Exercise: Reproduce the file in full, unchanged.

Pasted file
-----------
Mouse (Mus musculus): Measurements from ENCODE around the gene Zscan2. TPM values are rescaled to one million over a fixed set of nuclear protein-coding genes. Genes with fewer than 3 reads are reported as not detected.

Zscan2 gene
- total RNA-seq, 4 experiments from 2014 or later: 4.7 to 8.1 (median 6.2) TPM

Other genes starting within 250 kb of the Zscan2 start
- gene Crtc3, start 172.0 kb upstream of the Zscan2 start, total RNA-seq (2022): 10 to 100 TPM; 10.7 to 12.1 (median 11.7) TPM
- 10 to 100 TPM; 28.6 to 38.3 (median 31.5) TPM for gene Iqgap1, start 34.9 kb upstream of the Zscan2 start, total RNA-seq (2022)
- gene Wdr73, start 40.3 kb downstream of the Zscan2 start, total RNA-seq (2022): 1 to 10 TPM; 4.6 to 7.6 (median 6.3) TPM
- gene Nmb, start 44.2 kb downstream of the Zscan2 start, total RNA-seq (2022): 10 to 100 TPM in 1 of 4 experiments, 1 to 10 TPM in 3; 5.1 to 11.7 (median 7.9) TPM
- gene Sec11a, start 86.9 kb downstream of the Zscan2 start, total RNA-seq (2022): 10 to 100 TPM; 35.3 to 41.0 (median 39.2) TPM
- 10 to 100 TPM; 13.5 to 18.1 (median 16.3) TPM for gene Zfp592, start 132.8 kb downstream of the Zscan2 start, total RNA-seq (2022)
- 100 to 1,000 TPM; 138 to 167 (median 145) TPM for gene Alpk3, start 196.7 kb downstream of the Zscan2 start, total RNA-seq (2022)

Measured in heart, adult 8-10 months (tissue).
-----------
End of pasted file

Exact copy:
Mouse (Mus musculus): Measurements from ENCODE around the gene Zscan2. TPM values are rescaled to one million over a fixed set of nuclear protein-coding genes. Genes with fewer than 3 reads are reported as not detected.

Zscan2 gene
- total RNA-seq, 4 experiments from 2014 or later: 4.7 to 8.1 (median 6.2) TPM

Other genes starting within 250 kb of the Zscan2 start
- gene Crtc3, start 172.0 kb upstream of the Zscan2 start, total RNA-seq (2022): 10 to 100 TPM; 10.7 to 12.1 (median 11.7) TPM
- 10 to 100 TPM; 28.6 to 38.3 (median 31.5) TPM for gene Iqgap1, start 34.9 kb upstream of the Zscan2 start, total RNA-seq (2022)
- gene Wdr73, start 40.3 kb downstream of the Zscan2 start, total RNA-seq (2022): 1 to 10 TPM; 4.6 to 7.6 (median 6.3) TPM
- gene Nmb, start 44.2 kb downstream of the Zscan2 start, total RNA-seq (2022): 10 to 100 TPM in 1 of 4 experiments, 1 to 10 TPM in 3; 5.1 to 11.7 (median 7.9) TPM
- gene Sec11a, start 86.9 kb downstream of the Zscan2 start, total RNA-seq (2022): 10 to 100 TPM; 35.3 to 41.0 (median 39.2) TPM
- 10 to 100 TPM; 13.5 to 18.1 (median 16.3) TPM for gene Zfp592, start 132.8 kb downstream of the Zscan2 start, total RNA-seq (2022)
- 100 to 1,000 TPM; 138 to 167 (median 145) TPM for gene Alpk3, start 196.7 kb downstream of the Zscan2 start, total RNA-seq (2022)

Measured in heart, adult 8-10 months (tissue).